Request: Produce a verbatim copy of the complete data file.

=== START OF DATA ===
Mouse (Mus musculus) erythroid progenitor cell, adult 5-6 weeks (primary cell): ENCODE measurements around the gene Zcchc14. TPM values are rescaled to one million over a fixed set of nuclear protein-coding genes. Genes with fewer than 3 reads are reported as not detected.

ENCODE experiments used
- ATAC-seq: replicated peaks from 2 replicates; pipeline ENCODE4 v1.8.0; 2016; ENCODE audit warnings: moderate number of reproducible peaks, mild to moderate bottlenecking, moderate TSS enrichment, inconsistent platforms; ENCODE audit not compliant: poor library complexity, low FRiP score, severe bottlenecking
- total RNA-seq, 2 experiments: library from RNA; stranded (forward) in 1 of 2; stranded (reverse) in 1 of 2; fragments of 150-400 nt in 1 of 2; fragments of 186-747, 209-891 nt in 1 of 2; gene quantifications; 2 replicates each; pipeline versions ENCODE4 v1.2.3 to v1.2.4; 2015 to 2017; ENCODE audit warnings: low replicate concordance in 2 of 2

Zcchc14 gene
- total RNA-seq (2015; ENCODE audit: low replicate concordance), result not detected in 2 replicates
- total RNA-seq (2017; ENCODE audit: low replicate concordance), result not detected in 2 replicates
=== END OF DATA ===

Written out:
Mouse (Mus musculus) erythroid progenitor cell, adult 5-6 weeks (primary cell): ENCODE measurements around the gene Zcchc14. TPM values are rescaled to one million over a fixed set of nuclear protein-coding genes. Genes with fewer than 3 reads are reported as not detected.

ENCODE experiments used
- ATAC-seq: replicated peaks from 2 replicates; pipeline ENCODE4 v1.8.0; 2016; ENCODE audit warnings: moderate number of reproducible peaks, mild to moderate bottlenecking, moderate TSS enrichment, inconsistent platforms; ENCODE audit not compliant: poor library complexity, low FRiP score, severe bottlenecking
- total RNA-seq, 2 experiments: library from RNA; stranded (forward) in 1 of 2; stranded (reverse) in 1 of 2; fragments of 150-400 nt in 1 of 2; fragments of 186-747, 209-891 nt in 1 of 2; gene quantifications; 2 replicates each; pipeline versions ENCODE4 v1.2.3 to v1.2.4; 2015 to 2017; ENCODE audit warnings: low replicate concordance in 2 of 2

Zcchc14 gene
- total RNA-seq (2015; ENCODE audit: low replicate concordance), result not detected in 2 replicates
- total RNA-seq (2017; ENCODE audit: low replicate concordance), result not detected in 2 replicates